From Row Crop to Runway
From the field to fabric, from row-crop to runway, cotton plays a pivotal role in dozens of industries. Scientists in the Mississippi Agriculture and Forestry Experiment from agronomists to geneticists to plant pathologists to economists to fashion design and merchandising experts conduct vital research and provide students the baseline they need no matter which way they choose to contribute to the massive footprint cotton has in the global marketplace. On the row-crop side of the equation, Mississippi State University is considered a leading research institution focused on a variety of topics centered on the plant itself. On the textile front, a popular online resource for students seeking information on fashion careers and academic programs ranked Mississippi State among the nation's Top 50 fashion design schools in 2016. In agronomy, research covers the gamut of cotton production—from seed to harvest. Projects evaluate seed treatments for plant growth development and yield with numerous treatments, nematode populations, and soil textures. In fashion, MAFES scientists are working to identify the factors that affect Mississippi's cotton industry's global competitiveness.
From Seeds to Standards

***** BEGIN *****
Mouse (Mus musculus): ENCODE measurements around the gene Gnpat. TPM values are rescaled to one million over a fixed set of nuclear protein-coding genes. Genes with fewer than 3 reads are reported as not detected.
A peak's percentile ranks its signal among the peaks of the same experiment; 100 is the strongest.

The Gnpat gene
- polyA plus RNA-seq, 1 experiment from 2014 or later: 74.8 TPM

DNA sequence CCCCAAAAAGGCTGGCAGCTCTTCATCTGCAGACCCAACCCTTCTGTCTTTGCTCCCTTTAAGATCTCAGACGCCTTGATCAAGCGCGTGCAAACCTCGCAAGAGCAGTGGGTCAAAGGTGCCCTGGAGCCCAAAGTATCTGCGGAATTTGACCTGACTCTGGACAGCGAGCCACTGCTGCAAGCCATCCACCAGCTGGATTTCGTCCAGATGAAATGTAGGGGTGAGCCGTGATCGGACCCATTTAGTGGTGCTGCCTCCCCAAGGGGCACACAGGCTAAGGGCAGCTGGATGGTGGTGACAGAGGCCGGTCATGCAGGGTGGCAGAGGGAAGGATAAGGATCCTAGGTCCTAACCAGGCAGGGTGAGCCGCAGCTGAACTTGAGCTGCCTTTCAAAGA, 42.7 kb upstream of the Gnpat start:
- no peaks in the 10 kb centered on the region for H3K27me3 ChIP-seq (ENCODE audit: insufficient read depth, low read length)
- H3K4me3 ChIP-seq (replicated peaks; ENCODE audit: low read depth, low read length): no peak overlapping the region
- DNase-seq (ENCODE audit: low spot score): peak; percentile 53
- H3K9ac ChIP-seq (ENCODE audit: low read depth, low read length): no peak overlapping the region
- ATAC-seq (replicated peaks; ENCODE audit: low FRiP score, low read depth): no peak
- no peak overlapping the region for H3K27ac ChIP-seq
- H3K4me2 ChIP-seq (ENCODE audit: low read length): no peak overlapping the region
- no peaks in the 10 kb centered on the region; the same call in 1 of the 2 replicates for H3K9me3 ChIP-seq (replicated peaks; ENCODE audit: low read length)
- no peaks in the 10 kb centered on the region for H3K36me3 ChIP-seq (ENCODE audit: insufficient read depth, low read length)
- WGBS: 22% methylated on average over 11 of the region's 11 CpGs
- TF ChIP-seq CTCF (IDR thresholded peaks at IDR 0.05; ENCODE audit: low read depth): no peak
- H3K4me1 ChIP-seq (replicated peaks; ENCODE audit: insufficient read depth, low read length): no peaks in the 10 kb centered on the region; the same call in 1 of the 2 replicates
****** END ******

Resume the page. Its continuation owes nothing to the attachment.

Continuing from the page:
One in eight U.S. preschoolers is considered obese, according to the Centers for Disease Control. One-third of three- and four-year-olds and half of five-year-olds in Mississippi's Head Start programs are considered obese or overweight, according to the Mississippi Department of Education's Office of Healthy Schools. Overweight children have a greater risk of chronic health conditions in adulthood. Healthy eating is one way to help prevent childhood obesity. That's why Drs. Julie Parker and Lori Elmore-Staton, researchers in the Mississippi Agricultural and Forestry Experiment Station, created a comprehensive obesity prevention program aimed at educating children, teachers, and parents on how gardens can help foster healthy-eating habits. Drs. Parker and Elmore-Staton established a garden at the MSU Child Development and Family Studies Center along with vertical garden structures at the MSU Aiken Village Preschool. By participating in structured curricula centered on the garden, children were immersed in an outdoor-learning environment that went beyond teaching basic gardening skills and covered science, math, art, music, physical education, and literacy. There were also opportunities to further develop social and emotional skills. The fruits of their labor resulted in a comprehensive manual titled, "Watch Us Grow: From Seeds to Standards," an experiential learning project, which provided a step-by-step guide for early childhood educators interested in starting a school garden as an experiential outdoor learning environment.